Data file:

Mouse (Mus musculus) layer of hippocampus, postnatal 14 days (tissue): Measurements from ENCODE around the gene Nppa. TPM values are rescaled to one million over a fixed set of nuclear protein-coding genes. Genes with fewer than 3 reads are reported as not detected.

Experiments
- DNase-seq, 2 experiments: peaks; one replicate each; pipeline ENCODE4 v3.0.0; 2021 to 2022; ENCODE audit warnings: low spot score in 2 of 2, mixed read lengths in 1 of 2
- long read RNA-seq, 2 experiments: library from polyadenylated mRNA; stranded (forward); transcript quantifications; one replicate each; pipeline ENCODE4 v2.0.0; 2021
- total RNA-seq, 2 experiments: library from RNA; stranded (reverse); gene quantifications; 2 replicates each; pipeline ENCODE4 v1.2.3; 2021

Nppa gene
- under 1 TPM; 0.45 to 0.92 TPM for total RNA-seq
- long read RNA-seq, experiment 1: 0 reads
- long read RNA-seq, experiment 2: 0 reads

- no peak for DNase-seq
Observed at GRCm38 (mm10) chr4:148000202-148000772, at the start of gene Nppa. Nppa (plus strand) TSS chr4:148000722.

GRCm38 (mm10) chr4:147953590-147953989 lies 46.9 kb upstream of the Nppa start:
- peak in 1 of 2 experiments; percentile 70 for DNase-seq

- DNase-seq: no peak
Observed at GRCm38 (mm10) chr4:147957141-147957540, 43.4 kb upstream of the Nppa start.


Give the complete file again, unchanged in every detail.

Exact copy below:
Mouse (Mus musculus) layer of hippocampus, postnatal 14 days (tissue): Measurements from ENCODE around the gene Nppa. TPM values are rescaled to one million over a fixed set of nuclear protein-coding genes. Genes with fewer than 3 reads are reported as not detected.

Experiments
- DNase-seq, 2 experiments: peaks; one replicate each; pipeline ENCODE4 v3.0.0; 2021 to 2022; ENCODE audit warnings: low spot score in 2 of 2, mixed read lengths in 1 of 2
- long read RNA-seq, 2 experiments: library from polyadenylated mRNA; stranded (forward); transcript quantifications; one replicate each; pipeline ENCODE4 v2.0.0; 2021
- total RNA-seq, 2 experiments: library from RNA; stranded (reverse); gene quantifications; 2 replicates each; pipeline ENCODE4 v1.2.3; 2021

Nppa gene
- under 1 TPM; 0.45 to 0.92 TPM for total RNA-seq
- long read RNA-seq, experiment 1: 0 reads
- long read RNA-seq, experiment 2: 0 reads

- no peak for DNase-seq
Observed at GRCm38 (mm10) chr4:148000202-148000772, at the start of gene Nppa. Nppa (plus strand) TSS chr4:148000722.

GRCm38 (mm10) chr4:147953590-147953989 lies 46.9 kb upstream of the Nppa start:
- peak in 1 of 2 experiments; percentile 70 for DNase-seq

- DNase-seq: no peak
Observed at GRCm38 (mm10) chr4:147957141-147957540, 43.4 kb upstream of the Nppa start.